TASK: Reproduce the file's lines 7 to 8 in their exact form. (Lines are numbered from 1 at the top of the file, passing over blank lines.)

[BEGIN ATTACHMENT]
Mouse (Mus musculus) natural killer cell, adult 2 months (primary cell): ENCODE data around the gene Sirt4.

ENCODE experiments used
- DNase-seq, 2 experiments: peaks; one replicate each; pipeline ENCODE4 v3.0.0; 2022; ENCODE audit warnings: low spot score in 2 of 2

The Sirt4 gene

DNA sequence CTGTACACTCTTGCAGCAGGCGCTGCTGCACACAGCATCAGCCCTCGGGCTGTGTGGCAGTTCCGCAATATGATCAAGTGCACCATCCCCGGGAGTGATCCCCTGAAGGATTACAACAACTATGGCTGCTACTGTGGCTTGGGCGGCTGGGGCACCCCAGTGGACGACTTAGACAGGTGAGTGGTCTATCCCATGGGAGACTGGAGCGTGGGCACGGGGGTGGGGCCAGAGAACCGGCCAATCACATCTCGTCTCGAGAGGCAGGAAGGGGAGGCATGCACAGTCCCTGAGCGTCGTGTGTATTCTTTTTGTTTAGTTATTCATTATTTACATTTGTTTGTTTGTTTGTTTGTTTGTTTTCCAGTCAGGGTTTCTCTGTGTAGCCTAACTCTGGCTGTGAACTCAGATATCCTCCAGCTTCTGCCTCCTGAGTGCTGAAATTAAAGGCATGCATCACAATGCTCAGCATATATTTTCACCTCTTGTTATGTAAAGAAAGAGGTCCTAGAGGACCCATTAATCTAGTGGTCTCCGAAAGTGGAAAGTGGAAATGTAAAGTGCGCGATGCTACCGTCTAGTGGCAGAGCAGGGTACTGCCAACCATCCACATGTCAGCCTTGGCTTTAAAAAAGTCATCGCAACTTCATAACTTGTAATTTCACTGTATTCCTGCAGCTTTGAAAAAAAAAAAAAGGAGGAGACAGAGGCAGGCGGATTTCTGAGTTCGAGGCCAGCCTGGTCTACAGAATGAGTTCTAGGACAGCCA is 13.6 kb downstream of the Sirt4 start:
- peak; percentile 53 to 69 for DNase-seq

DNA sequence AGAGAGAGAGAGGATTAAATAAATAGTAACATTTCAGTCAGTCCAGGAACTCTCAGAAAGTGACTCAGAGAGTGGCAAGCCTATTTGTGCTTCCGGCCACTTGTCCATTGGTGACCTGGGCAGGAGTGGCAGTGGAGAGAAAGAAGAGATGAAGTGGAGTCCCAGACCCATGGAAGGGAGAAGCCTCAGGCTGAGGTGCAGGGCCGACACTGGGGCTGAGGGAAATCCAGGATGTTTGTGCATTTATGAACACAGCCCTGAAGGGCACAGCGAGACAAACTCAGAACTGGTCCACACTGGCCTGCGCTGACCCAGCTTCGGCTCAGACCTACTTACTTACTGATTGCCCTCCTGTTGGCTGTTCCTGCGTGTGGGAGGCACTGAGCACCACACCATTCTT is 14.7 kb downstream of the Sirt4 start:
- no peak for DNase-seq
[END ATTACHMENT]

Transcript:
DNA sequence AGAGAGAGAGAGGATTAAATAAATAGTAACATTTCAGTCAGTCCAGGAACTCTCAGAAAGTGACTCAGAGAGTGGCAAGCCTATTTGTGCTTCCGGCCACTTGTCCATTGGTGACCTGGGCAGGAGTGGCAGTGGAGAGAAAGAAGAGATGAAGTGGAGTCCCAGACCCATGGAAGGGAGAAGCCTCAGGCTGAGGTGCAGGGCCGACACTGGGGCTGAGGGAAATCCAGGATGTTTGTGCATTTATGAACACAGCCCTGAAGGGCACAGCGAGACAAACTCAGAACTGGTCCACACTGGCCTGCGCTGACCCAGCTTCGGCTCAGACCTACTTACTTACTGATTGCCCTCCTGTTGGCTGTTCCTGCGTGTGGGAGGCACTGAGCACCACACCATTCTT is 14.7 kb downstream of the Sirt4 start:
- no peak for DNase-seq